In response to the State's jurisdictional challenge, respondent in his reply brief now requests that, if we find that appeal under Rule 304(b)(1) is improper, we consider Supreme Court Rule 306(a)(5) (166 Ill. 2d R. 306(a)(5)) as an alternative basis of jurisdiction. Rule 306(a)(5) allows a party to petition for leave to appeal to the appellate court "from interlocutory orders affecting the care and custody of unemancipated minors, if the appeal of such orders is not otherwise specifically provided for elsewhere in these rules." 166 Ill. 2d R. 306(a)(5). Rule 306(a)(5), however, was not set forth in respondent's statement of jurisdiction as a basis for authorizing this appeal. The purpose of a jurisdictional statement is not merely to tell the court that it has jurisdiction but to provoke counsel to make an independent determination of the right to appeal before writing the brief. Vowell v. Pedersen, 315 Ill. App. 3d 665, 666 (2000). Nonetheless, we do not believe Rule 306(a)(5) applies. We find support for our position in In re Curtis B., No. 1--99--2683 (August 1, 2001). In Curtis B., the respondent mother relied on section 2--28(3) of the Juvenile Court Act to bring an appeal under Supreme Court Rule 304(b)(1) from an order changing the permanency goal for her son. In accordance with the decisions of two other districts of the appellate court, In re C.B., 322 Ill. App. 3d 1011 (2001), and In re D.D.H., 319 Ill. App. 3d 989 (2001), the First District found that the portion of section 2--28(3) that allowed a party to immediately appeal a non-final permanency order was unconstitutional because it encroached upon the exclusive power of the judiciary to regulate matters of appellate practice and procedure. Curtis B., slip op at 9. As a permanency goal is not a final determination of a party's rights or status and as Rule 304(b)(1) allows for an appeal only from a proceeding that finally determines a party's rights or status, jurisdiction to hear respondent's appeal was lacking. As an alternative basis of jurisdiction, however, the respondent claimed, as respondent claims in the instant case, that her appeal was proper under Supreme Court Rule 306(a)(5). The court found that jurisdiction was not proper in that case under Rule 306(a)(5) because an order setting a permanency goal was not an appealable final order. Curtis B., slip op. at 8. We agree and reach the same conclusion here. As determined above, the respondent's parental rights have not been finally decided, and the trial court's interim decision to set a new permanency goal does not elevate the order implementing the goal to one that is appealable under Rule 306(a)(5).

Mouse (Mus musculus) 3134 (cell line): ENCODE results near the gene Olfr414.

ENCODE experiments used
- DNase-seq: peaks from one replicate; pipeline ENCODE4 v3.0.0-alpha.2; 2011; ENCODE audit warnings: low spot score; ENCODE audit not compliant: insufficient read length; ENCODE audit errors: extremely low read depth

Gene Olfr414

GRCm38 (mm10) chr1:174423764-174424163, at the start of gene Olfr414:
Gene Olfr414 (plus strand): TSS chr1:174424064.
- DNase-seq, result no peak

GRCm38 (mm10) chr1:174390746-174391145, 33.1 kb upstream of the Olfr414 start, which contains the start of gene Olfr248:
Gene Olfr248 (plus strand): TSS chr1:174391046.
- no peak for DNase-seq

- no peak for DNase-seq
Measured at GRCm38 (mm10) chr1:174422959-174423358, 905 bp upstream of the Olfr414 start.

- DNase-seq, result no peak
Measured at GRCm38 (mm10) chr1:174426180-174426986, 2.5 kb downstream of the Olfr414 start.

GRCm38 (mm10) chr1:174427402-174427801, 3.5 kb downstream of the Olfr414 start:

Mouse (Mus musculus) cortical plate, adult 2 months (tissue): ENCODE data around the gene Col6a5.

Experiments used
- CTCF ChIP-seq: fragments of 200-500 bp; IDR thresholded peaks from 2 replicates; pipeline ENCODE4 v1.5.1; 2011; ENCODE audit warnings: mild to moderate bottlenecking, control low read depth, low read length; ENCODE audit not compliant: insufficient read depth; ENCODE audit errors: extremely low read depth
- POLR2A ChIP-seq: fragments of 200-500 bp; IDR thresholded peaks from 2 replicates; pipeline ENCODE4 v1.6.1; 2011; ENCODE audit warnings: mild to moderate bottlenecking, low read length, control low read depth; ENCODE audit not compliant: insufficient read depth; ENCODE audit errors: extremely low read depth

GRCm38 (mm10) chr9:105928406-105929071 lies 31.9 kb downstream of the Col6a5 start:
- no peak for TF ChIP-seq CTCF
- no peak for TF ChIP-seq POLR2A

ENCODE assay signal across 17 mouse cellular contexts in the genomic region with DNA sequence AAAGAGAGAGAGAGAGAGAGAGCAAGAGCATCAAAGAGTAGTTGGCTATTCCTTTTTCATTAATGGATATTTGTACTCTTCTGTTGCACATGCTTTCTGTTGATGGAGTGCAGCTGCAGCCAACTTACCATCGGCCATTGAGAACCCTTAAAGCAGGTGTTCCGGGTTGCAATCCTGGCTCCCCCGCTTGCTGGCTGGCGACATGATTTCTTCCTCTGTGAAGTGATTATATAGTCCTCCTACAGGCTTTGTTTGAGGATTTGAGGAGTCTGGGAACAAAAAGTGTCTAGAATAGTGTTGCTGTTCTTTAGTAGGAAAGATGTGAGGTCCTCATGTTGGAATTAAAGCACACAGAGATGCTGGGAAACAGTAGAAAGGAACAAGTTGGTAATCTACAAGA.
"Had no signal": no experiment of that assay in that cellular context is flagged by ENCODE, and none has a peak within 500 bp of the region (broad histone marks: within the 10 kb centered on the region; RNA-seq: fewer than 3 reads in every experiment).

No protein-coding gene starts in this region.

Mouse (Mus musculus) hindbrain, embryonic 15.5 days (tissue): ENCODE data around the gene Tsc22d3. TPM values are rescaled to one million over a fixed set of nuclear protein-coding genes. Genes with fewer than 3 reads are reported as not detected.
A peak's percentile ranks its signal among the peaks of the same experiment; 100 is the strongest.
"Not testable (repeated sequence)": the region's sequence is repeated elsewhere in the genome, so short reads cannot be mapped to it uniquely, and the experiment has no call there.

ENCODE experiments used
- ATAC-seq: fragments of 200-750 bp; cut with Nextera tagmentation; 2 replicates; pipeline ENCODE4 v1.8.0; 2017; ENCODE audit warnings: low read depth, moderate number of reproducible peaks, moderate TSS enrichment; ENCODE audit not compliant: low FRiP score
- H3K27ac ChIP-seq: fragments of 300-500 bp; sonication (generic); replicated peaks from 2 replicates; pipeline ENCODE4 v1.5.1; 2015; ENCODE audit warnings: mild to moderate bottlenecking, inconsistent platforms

Therefore, based on the above reasoning, we dismiss this appeal for lack of jurisdiction.

Dismissed.

HUTCHINSON, P.J., and RAPP, J., concur.

20011115